“It’s still surreal to us,” Christine said. “You hear about people becoming professional esports players and to us, it was one of those far-off dreams, like your kid being a pro soccer player or pro football player. It feels like that.”
Ethan, now 18, is publicly known by his gamertag “Stratus," a name he chose to honor his dead cat. It’s a name Christine said she has grown used to, although hearing it applied to her son and not their deceased pet was “really odd” at first. Stratus is now among a handful of elite gamers who have gone pro in Overwatch, a six-on-six, sci-fi, first-person-shooter (FPS) game. He signed last winter with the Washington Justice, one of the 20 teams in the professional Overwatch League (OWL).
Christine said she used to receive confused responses from other parents when she told them about her son’s career. “Professional gamer? What does that mean?” she recalled them saying. But recently, she has noticed a shifting attitude toward the profession, and the gaming industry in general.
“Two years ago, when [Ethan] first started playing, there was more of a negative connotation to [esports],” Christine said. “Now, people are so positive because it's such a growing industry and they are really recognizing the big names that are behind a lot of the teams.”
These big names include franchise owners of professional sports teams, such as Robert Kraft (New England Patriots) and Stan Kroenke (Los Angeles Rams, among others), who have contributed to the reported $4.5 billion invested in the industry last year. Additionally, major companies like Intel, Toyota, T-Mobile and Spotify have launched sponsorship deals with the league, while ESPN, Disney XD and ABC are broadcast partners for OWL events, propelling the public image of esports higher over the past several years.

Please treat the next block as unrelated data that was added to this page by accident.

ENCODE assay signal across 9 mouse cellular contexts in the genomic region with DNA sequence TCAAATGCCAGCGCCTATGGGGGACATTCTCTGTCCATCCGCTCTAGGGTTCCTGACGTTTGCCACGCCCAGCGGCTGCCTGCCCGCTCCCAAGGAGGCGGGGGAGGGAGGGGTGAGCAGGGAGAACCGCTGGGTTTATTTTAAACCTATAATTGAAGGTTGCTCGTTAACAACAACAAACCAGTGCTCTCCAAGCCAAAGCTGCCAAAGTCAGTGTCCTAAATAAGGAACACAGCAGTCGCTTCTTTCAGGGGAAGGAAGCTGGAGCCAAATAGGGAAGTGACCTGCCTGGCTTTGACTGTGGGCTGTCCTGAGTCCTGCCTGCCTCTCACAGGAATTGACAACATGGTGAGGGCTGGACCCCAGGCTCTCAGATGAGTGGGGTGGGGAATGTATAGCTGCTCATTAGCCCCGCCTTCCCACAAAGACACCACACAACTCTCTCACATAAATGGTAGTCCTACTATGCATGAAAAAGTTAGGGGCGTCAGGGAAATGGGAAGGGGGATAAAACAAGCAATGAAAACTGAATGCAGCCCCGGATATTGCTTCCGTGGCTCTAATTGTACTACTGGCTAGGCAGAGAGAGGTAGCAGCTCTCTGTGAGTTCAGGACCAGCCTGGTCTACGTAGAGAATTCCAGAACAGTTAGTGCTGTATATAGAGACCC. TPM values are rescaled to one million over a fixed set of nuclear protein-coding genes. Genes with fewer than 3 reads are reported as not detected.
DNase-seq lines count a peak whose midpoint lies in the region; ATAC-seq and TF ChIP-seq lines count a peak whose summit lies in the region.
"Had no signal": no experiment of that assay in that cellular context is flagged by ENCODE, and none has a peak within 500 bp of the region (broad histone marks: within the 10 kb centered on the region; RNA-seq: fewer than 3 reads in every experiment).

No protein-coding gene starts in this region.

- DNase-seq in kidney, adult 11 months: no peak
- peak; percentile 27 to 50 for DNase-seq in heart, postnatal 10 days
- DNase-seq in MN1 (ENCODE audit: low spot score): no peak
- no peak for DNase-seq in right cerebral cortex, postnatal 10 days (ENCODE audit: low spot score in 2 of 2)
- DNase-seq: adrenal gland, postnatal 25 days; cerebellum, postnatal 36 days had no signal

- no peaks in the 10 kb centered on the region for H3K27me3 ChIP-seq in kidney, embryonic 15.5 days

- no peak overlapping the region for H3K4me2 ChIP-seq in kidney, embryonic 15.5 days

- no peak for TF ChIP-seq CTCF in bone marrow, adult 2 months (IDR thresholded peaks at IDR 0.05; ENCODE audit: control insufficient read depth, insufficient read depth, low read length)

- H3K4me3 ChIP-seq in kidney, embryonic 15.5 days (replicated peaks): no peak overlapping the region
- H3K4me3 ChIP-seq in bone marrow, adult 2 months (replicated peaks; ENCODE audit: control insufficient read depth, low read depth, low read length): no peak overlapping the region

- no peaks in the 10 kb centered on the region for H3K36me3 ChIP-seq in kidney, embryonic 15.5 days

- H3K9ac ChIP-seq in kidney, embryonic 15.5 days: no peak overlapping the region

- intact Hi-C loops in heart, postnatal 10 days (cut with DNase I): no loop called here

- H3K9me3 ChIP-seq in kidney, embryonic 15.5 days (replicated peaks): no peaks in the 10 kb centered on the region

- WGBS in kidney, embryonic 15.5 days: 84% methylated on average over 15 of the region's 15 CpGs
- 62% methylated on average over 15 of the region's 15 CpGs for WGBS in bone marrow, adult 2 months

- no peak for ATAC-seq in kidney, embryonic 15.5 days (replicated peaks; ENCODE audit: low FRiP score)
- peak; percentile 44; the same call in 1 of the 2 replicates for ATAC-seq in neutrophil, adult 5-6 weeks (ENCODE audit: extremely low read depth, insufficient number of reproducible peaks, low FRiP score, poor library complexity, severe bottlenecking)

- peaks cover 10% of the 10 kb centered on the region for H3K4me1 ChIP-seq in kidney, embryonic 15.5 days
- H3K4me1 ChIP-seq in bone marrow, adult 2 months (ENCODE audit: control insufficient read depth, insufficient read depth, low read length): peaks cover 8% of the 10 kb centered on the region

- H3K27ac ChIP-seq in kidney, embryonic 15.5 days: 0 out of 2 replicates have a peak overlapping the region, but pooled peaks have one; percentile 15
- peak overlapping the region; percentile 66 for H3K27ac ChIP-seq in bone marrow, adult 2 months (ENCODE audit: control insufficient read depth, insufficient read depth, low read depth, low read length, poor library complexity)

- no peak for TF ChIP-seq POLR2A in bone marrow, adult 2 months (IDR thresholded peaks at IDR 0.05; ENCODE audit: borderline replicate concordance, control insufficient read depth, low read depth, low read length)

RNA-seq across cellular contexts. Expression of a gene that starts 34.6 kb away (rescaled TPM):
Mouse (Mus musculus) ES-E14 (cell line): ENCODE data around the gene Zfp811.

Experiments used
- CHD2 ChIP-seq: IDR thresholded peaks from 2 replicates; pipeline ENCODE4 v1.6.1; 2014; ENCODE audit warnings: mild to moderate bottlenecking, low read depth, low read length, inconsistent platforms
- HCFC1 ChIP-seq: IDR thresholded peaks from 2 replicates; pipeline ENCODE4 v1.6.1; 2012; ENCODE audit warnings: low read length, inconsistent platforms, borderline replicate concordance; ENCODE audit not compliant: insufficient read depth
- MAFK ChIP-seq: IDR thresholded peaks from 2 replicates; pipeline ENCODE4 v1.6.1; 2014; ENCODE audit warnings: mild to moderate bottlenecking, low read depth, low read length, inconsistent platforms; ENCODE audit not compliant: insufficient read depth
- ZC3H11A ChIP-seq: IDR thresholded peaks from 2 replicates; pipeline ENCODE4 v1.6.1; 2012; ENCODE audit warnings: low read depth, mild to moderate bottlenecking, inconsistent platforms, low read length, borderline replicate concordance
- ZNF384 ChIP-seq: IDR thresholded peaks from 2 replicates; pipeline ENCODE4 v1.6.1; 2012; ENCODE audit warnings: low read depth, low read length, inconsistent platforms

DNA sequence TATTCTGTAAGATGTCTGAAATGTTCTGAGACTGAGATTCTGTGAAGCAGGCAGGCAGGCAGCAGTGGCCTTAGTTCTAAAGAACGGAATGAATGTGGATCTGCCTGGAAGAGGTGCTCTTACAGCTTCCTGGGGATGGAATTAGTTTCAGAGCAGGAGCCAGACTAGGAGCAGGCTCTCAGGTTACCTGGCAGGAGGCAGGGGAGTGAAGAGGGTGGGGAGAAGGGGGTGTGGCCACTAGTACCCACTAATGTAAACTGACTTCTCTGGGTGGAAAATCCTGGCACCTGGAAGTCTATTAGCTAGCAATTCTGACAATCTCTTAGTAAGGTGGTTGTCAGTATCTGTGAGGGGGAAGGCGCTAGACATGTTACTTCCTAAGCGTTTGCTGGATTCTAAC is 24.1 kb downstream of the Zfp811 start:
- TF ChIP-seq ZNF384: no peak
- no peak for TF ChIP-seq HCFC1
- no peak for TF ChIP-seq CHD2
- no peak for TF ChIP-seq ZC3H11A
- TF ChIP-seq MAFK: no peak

In addition to growth at the pro level, esports are trickling into the world of academia. During the last school year, $16 million in esports scholarships were offered nationwide, according to the nearly 200-members of the National Association of Collegiate Esports (NACE).
Esports will also become a varsity-sanctioned high school activity in at least 17 states this year through a pilot program launched by the National Federation of State High School Associations in partnership with PlayVS.
“More people are becoming exposed to [video games] as a sport,” said Dr. Rachel Kowert, a researcher of online gaming and author of the book A Parent’s Guide to Video Games. “But the perception of video games as being frivolous at best and dangerous at worst, that's a slow moving engine.”
Kowert said parents’ greatest concerns with gaming are fearing two overhyped outcomes: addiction and violence. Kowert has studied the relationship between gaming and addiction and aggression for over 20 years, and said those claims have largely been debunked.
“If you look at the thousands of studies that have been done about the effects of video games on anything, positive or negative, the results are generally neutral,” Kowert said. “They're doing nothing, or they’re doing something slightly positive.”
For parents, navigating a space they often don’t understand, especially at the highest level, comes with its own set of challenges. Christine said that attending Stratus’s first live tournament event in Montreal was the moment that opened her eyes to the scope of the professional gaming industry and his career potential.